No matter how in love with your phone you are, the one thing everyone complains about is battery life. Everything about a cell phone - the radio, the screen, the camera, the chips inside - is a huge drain on the battery. Since the batteries aren't getting much better yet, the only thing left to do is make everything else more power efficient.
For their part, Qualcomm is taking on displays - in addition to their chips, of course. Today we got some hands on time with Qualcomm's Mirasol display technology.
Mirasol combines some of the technology behind a number of existing screen types, but in a new way that yields some pretty impressive results. Take a little bit of old reflective LCD, a little DLP, and a pinch of mechanical (not liquid) e-ink and what you get is something pretty exciting.
AD article continues below...
Most TFT LCD screens use about 200 milliwatts when they're on, but the the Mirasol uses somewhere between 1 and 30 milliwatts, depending on whether it's displaying a static image or something as power hungry as video.
Mirasol is a reflective system, only it is much more efficient at reflecting light than reflective LCDs because everything is a mirror reflecting back light all the time. Typical reflective LCDs reflect about 15% of light back, but Mirasol reflects about 50% for monochrome versions and 30-45% for color versions.
Most Mirasol displays will have frontlighting for dim environments. Again, the Mirasol implementation is a giant leap ahead of how frontlighting worked on reflective LCDs. For example, old Sidekick screens - which were reflective LCD - were very hard to see in the shade because it was too bright for the light to come on but too dim to read without the light. A Mirasol display doesn't have that problem. In fact you don't even need the front light to see a Mirasol display in really dim light. We were able to read the screen just fine holding the phone under a heavy table, without the frontlighting on.
The Mirasol also has much better resolution than old reflective LCDs. The samples we were shown were about 130 dpi - around the same resolution as the iPhone. Gone is that chunky look, although it's not as crisp as e-paper just yet.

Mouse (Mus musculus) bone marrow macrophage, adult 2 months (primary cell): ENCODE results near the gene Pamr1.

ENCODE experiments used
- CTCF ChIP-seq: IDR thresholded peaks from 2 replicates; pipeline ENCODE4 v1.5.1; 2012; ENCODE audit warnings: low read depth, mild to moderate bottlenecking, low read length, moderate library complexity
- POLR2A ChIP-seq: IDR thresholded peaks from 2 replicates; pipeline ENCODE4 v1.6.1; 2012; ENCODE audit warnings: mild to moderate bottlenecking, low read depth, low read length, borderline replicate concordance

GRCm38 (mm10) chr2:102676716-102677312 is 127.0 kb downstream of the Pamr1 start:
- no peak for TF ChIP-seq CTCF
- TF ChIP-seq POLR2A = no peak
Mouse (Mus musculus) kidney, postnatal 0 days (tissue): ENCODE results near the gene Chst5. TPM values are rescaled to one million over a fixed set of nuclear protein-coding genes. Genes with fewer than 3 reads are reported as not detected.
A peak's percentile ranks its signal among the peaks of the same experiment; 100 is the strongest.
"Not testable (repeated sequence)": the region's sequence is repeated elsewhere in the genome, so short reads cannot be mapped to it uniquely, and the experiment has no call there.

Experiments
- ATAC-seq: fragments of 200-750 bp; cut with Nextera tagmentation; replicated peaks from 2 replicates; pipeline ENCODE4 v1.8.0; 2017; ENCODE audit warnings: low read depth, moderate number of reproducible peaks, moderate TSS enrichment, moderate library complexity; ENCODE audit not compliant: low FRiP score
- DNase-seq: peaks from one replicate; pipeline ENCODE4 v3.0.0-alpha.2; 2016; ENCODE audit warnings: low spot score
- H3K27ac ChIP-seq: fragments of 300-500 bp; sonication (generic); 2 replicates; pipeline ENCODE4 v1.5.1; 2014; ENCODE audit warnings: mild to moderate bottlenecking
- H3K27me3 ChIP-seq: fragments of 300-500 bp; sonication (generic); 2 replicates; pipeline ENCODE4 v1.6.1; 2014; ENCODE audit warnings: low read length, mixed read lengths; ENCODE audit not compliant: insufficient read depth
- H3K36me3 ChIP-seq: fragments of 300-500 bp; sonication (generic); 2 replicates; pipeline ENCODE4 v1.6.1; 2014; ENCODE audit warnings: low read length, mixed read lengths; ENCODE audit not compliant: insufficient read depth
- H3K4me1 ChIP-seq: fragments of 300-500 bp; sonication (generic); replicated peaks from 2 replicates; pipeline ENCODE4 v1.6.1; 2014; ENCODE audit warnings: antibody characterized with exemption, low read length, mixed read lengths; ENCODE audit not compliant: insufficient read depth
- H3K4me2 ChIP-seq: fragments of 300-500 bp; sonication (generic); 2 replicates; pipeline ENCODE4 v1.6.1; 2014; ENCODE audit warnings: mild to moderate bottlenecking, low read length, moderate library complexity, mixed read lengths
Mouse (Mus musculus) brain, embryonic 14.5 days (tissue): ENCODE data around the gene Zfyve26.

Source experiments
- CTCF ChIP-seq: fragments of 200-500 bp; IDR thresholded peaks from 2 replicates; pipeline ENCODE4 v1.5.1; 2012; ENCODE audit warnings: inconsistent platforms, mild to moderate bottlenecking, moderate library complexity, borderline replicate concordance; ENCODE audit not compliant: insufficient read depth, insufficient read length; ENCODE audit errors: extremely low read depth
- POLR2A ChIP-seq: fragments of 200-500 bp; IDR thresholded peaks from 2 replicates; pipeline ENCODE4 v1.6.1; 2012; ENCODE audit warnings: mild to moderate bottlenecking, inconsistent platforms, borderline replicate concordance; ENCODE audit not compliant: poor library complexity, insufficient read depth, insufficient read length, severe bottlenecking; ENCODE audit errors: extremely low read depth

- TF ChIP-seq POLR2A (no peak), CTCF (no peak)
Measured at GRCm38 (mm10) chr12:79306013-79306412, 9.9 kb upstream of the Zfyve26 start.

Unfortunately only the monochrome version of the Mirasol is available for sale today, and it's not currently in any handsets, though a handful of smaller manufacturers have already committed to trying it in their phones. The color model is not quite ready for production, but the color prototype we saw was impressive. Colors are much better than reflective LCDs but still don't approach what we see from screens as lust-inducing as the OLED on Nokia's 8800 Arte.
Once color screens are ready, it's far more likely we'll see this technology in handsets stateside. Until then, it's something to watch for sure.
Review: Motorola ROKR E8
Motorola's latest ROKR phone faces the music in Phone Scoop's review. It may have great haptics, but does it have what it takes to impress audiophiles in the crowd?
Our coverage of THE big US cell phone show. Hands-on with new phones from Samsung, Kyocera, Nokia, LG, Sanyo, Motorola, Playboy, Sharper Image, Clarity, HTC, ZTE, Velocity, Sony Ericsson, and a tour of Windows Mobile 6.1.
Best of CES 2017
CES is the world's big consumer tech show. Every year we head out to Vegas to check out everything in person.
Liveblog of LG at CES
It's the big day in Las Vegas for big companies to hold big press conferences, and the morning belongs to LG. A tweet from Qualcomm has all but confirmed rumors of a new, high-end LG phone with a Snapdragon 810 processor.
Hands On with the Blu Vivo 5 and XL
Blu is not only a fast-growing company, they're a fast-changing one as well. Most Blu phones to date have been cheap, plastic, and loaded with plain Android.